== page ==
Crude oil is a naturally occurring unrefined liquid petroleum, a mixture of hydrocarbons (Compounds mainly of Hydrogen and Hydrocarbon) that is found accumulated underground in the earth’s crust. Various types of crude oils with different properties are available in the market. Its price depends upon density, sulfur, metals, and other contaminants. The composition of crude oil varies with the geographical location, age, and depth of the well.
Hydrocarbon (Hydrogen and Carbon) content in crude can be as high as 97% in lighter Paraffinic crude and as low as 50 % in heavy and Bitumen crude. Heavy crude oils are difficult to operate and pose challenges to the refinery operation. Knowing about crude oil is not only necessary to optimize the refinery operation but also for designing new plants. For more about crude oil view the blog “Crude Oil Classification and Benchmars”
The composition of crude oil can be categorized based on the presence of elements, molecules, and compounds present in the crude oil. Further, crude oil was analyzed as mentioned in the Crude Oil Assay, to find the components (like Sulfur, Metals, and Ashpaltics), and petroleum products yield for, oil traders, producers, and designers enabling them to predict the true value of crude oil for a specific facility.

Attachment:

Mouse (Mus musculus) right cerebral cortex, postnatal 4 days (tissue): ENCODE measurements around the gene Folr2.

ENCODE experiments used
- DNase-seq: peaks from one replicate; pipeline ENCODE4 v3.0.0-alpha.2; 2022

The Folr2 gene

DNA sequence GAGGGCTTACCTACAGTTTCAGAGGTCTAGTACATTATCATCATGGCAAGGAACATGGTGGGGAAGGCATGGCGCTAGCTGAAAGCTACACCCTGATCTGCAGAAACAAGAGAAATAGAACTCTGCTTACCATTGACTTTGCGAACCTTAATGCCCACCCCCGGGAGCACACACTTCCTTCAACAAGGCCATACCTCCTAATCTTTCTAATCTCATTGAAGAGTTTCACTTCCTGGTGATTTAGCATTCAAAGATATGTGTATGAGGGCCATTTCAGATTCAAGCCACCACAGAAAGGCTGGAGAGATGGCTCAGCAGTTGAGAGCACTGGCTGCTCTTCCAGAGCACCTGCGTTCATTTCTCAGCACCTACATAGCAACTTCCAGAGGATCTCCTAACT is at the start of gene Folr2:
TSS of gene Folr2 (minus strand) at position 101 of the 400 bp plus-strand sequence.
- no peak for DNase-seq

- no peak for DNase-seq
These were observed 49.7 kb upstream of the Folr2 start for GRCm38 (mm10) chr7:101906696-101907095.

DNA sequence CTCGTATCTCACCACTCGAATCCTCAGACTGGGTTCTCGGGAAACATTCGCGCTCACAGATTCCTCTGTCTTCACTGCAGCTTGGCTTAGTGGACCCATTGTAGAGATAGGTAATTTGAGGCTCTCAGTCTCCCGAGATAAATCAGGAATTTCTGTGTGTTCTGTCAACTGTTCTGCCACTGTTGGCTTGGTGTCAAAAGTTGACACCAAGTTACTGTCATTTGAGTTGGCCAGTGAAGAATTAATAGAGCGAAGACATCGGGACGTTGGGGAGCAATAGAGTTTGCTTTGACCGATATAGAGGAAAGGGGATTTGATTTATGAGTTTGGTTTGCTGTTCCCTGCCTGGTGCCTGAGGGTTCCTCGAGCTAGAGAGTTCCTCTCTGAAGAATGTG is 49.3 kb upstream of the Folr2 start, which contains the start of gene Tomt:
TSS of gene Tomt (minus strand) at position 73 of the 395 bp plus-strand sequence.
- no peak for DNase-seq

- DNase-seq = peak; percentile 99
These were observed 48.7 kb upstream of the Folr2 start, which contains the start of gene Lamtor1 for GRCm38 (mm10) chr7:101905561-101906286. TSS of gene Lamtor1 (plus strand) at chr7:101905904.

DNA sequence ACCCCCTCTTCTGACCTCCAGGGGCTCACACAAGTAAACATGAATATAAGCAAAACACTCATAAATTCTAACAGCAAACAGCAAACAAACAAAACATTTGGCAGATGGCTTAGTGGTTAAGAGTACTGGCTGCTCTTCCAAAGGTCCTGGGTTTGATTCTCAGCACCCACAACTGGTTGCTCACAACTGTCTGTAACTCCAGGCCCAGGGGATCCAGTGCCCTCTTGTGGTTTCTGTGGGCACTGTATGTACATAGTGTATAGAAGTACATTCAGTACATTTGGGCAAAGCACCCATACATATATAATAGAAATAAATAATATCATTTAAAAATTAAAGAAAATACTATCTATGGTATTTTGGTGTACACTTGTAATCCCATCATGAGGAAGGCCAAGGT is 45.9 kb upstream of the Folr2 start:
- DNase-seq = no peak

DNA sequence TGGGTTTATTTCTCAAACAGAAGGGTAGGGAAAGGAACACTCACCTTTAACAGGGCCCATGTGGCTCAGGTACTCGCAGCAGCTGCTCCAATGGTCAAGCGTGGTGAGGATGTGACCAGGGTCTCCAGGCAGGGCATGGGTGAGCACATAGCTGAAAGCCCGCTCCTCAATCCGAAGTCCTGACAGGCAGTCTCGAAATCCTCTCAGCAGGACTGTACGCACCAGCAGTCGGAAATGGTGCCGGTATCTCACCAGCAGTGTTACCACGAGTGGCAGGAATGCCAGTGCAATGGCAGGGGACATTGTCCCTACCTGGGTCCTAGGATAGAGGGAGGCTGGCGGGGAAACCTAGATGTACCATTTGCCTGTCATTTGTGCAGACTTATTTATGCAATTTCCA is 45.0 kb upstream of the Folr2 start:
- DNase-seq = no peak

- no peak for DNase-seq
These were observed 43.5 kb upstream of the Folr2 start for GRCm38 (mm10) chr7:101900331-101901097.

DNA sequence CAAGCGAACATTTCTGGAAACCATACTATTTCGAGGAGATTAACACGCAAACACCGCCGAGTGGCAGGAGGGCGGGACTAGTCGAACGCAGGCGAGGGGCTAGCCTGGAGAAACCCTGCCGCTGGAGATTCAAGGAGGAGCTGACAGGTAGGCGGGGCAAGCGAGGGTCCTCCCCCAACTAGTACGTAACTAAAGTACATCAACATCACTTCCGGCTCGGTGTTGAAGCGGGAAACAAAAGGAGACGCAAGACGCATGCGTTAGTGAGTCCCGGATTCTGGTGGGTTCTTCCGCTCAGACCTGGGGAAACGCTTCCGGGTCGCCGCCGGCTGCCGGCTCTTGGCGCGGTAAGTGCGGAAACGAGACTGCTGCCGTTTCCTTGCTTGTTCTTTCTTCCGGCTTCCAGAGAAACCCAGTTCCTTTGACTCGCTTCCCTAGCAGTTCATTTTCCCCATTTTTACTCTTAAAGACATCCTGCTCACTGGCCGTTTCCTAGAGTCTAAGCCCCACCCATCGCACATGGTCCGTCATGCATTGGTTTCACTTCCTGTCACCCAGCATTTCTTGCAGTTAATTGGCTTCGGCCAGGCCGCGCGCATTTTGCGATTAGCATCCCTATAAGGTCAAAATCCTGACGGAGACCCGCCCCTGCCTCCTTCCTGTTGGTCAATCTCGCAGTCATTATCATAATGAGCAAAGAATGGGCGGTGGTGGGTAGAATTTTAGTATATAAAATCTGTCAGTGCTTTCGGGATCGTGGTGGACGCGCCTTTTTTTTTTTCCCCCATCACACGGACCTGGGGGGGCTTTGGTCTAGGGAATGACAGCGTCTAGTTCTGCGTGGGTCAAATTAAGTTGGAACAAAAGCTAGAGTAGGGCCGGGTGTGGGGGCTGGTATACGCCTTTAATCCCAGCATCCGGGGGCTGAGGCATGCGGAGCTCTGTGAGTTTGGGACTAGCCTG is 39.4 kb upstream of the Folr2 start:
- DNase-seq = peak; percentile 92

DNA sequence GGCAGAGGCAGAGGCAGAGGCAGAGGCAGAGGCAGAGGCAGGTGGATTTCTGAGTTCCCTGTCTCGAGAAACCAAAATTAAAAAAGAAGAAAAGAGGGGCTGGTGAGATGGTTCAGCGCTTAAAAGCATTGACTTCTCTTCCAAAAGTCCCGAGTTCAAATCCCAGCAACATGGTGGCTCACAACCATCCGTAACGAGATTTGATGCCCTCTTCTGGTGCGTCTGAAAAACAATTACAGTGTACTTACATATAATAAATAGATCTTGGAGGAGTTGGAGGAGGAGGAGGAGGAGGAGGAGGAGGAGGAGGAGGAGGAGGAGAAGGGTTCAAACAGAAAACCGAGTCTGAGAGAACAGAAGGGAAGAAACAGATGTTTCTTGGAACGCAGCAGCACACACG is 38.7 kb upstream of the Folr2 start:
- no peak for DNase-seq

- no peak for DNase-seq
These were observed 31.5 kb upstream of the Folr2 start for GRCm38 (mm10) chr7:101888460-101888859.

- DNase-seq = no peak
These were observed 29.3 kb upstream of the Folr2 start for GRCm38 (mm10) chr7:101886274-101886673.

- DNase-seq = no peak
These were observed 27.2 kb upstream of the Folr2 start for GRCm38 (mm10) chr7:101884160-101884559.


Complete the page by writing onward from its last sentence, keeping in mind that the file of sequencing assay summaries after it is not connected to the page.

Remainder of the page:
1. Element-Based Composition
Complete elemental analysis is the first step in determining the quality and general behaviour of crude oil. Whatever the source is, with fewer exceptions, the proportions of the elements remain nearly the same. More the composition of C atoms heavier will be the crude. The typical range of these elements is shown in the chart below;
4. Chemical Composition of Crude Oil
Crude oils are characterised by the type of hydrocarbon compounds present in them that is most common molecules are paraffins, naphthenes and aromatics. Paraffins are the most common hydrocarbons in crude oil; certain liquid paraffins are the major element of gasoline and therefore bear high market value. Naphthenes are an important part of all liquid refinery products, but they also form some of the heavy asphaltic-like residues of refinery processes. Aromatics generally are only a small percentage of most crudes. The most common aromatic in crude oil is Benzene, a popular petrochemical industry feed. Their typical ranges are given in the table and described below.
Paraffin or Alkanes
These are the most common hydrocarbons in crude oil and are saturated having the general formula CnH2n+2. They can be straight-chain (n-paraffins), branched-chain (iso-paraffins), or cyclic alkanes. All the Carbon items have a single bond.
Examples are; Methane (CH4), Ethane (C2H6), Propane (C3H8), etc. The first four compounds are in the gas form at atmospheric pressure while C5H10 (Pentane) is in the liquid state followed by Hexane (C6H14), Heptane (C7H16), Octane (C8H18), and so on.
Naphthenes or Cycloalkanes
These are also called Cycloalknes and are saturated Hydrocarbons but have at least one ring of carbon atoms having the general formula CnH2n.